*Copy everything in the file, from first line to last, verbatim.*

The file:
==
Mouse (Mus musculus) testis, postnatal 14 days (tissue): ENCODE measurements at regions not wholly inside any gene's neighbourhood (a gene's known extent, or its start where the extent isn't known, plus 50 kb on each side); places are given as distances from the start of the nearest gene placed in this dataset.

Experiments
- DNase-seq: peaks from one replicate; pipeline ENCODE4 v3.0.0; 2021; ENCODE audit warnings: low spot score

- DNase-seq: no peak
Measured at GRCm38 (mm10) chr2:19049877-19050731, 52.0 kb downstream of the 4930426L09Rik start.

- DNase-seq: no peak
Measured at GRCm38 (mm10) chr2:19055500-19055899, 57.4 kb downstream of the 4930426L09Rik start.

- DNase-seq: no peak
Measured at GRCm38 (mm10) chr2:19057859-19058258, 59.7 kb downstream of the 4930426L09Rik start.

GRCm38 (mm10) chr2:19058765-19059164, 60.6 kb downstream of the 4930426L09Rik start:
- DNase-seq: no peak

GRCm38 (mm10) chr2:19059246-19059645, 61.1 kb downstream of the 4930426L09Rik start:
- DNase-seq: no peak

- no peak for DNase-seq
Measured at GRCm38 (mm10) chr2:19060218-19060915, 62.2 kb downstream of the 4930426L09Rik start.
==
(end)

Mouse (Mus musculus) testis, postnatal 14 days (tissue): ENCODE measurements at regions not wholly inside any gene's neighbourhood (a gene's known extent, or its start where the extent isn't known, plus 50 kb on each side); places are given as distances from the start of the nearest gene placed in this dataset.

Experiments
- DNase-seq: peaks from one replicate; pipeline ENCODE4 v3.0.0; 2021; ENCODE audit warnings: low spot score

- DNase-seq: no peak
Measured at GRCm38 (mm10) chr2:19049877-19050731, 52.0 kb downstream of the 4930426L09Rik start.

- DNase-seq: no peak
Measured at GRCm38 (mm10) chr2:19055500-19055899, 57.4 kb downstream of the 4930426L09Rik start.

- DNase-seq: no peak
Measured at GRCm38 (mm10) chr2:19057859-19058258, 59.7 kb downstream of the 4930426L09Rik start.

GRCm38 (mm10) chr2:19058765-19059164, 60.6 kb downstream of the 4930426L09Rik start:
- DNase-seq: no peak

GRCm38 (mm10) chr2:19059246-19059645, 61.1 kb downstream of the 4930426L09Rik start:
- DNase-seq: no peak

- no peak for DNase-seq
Measured at GRCm38 (mm10) chr2:19060218-19060915, 62.2 kb downstream of the 4930426L09Rik start.